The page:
PayPal, Mastercard, Visa, and American Express no longer work at the border., making it impossible for companies that rely on this payment infrastructure to serve Russian customers. epic, for example, announced that competitive Fortnite players are eligible to win cash prizes until “payment service provider Epic can resume prize support for players residing in Russia.”
And if you don’t understand what sanctions are, Voice has a breakdown of the two main types of sanctions that the US and other countries impose, financial and economic. The financial sanctions concern mainly markets and banking activities, and perhaps the most significant step in this regard is the removal by the European Union of SWIFT. The combination of the two types of sanctions has resulted in many reasons why entertainment companies are unwilling or simply unable to do business in Russia.
Other social media companies such as TikTok have left the region in response to the Putin administration’s recently unveiled censorship policies that threaten legal jail time for anyone caught spreading what the Kremlin defines as fake news — a truly sinister sweep of power that renders media distribution in the country more or less untenable. (The New York Times took all of its journalists out of Russia..) This idea was supported by Netflix, which left the country after refusing to carry a set of pro-Russian channels; after the new law, all streaming services with over 100,000 subscribers are required to conduct state propaganda.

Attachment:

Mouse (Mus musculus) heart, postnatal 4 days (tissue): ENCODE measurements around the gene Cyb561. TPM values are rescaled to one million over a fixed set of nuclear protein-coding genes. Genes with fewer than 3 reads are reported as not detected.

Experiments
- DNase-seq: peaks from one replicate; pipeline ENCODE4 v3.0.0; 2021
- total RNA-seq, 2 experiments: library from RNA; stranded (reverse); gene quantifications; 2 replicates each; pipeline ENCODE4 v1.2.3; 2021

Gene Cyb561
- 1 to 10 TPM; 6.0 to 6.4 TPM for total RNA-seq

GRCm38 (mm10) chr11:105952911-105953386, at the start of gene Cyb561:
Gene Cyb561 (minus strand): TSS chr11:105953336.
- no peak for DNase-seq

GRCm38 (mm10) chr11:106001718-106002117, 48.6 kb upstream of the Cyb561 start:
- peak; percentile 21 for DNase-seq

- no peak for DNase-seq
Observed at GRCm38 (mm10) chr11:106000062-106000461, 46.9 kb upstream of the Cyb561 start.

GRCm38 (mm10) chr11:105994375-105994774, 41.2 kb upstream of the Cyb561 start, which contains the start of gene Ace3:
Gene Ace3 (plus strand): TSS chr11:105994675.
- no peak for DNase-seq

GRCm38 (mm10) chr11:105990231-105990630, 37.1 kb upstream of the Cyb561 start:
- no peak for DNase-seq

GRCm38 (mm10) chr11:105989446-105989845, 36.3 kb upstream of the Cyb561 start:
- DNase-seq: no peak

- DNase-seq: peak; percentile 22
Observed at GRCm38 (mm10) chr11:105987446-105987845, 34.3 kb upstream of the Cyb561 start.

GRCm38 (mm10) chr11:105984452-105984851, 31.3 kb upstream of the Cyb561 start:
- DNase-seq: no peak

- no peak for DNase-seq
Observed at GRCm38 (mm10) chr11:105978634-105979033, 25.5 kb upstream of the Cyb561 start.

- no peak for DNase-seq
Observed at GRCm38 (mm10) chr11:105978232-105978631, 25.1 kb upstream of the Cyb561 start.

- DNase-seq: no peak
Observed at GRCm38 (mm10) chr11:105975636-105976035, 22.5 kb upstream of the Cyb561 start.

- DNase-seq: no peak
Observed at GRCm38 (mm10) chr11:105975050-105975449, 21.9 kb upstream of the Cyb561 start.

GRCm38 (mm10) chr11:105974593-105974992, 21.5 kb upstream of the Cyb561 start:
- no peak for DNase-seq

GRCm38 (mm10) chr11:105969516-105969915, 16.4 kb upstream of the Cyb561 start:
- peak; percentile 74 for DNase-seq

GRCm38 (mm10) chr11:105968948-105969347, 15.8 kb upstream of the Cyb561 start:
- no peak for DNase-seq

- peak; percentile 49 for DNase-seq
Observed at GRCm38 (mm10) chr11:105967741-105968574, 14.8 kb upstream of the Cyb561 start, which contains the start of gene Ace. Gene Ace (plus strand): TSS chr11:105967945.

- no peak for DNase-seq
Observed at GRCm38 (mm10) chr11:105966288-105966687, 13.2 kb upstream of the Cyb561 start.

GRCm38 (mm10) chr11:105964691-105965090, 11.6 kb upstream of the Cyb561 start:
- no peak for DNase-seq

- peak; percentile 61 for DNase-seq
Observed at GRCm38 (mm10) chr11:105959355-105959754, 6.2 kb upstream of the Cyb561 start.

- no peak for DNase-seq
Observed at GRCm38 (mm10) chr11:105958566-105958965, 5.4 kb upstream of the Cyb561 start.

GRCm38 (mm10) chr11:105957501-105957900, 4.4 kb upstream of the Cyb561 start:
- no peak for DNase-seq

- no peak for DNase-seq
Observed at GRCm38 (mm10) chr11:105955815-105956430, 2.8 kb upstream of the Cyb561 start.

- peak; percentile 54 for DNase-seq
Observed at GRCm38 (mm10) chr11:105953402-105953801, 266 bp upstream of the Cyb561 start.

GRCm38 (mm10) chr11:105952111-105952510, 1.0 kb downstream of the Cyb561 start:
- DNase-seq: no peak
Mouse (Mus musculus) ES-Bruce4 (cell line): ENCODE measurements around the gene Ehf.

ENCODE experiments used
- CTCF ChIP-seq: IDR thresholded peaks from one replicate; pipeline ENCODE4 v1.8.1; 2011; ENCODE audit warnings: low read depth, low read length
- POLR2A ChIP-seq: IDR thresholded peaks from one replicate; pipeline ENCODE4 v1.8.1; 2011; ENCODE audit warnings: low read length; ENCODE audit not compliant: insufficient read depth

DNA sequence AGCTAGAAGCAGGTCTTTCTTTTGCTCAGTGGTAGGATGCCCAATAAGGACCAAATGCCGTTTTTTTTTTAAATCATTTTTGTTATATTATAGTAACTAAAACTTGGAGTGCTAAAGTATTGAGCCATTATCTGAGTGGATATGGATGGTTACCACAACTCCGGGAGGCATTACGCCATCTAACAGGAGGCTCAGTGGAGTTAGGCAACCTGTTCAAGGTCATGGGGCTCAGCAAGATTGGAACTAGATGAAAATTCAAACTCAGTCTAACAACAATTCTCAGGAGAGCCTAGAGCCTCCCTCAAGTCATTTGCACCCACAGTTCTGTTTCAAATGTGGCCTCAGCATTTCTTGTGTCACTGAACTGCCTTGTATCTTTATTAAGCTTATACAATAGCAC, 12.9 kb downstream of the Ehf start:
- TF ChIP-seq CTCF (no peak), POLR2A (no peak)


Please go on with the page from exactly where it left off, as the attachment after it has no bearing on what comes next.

In general, however, most exceptions seem to be related to genuine social feelings. Almost overnight, resistance to Putin’s war became a core belief in the hobby. Gamers themselves reflect this; in this writing, the itch.io kit raised $5.2 million in donations for Ukrainian refugees.
Applying cultural pressure instead of purely economic pressure
However, game publishers and entertainment mega-corporations imposing these sanctions will face a financial blow. It’s not an easy decision when every company is beholden to shareholders and the demands of endless growth. GamesIndustryBus notes that Take-Two is one of the companies stopping sales in Russia, even though Grand Theft Auto Online is the third most popular game in the country in terms of monthly active users.
It is unlikely that a severe shortage of beauty stores will paralyze the Kremlin’s war machine. Despite this, GamesIndustryBiz reports that video games account for less than one percent of total consumer spending in Russia. This is a significant, albeit temporary, reduction in Take-Two’s market share and is likely reflected in its following earnings report.
After all, Russia isn’t a significant component of the gaming or film industry’s portfolio. GamesIndustryBus reports that the country as a whole account for just six percent of the purchasing power of European consumer spending on video games, while, as the Atlantic Ocean noted that Russia was only the ninth-largest market in 2019. It is no doubt more accessible for companies to blame Russia – especially when the country’s economic index is expected to decline as much as 11% and potentially fall into an endless recession.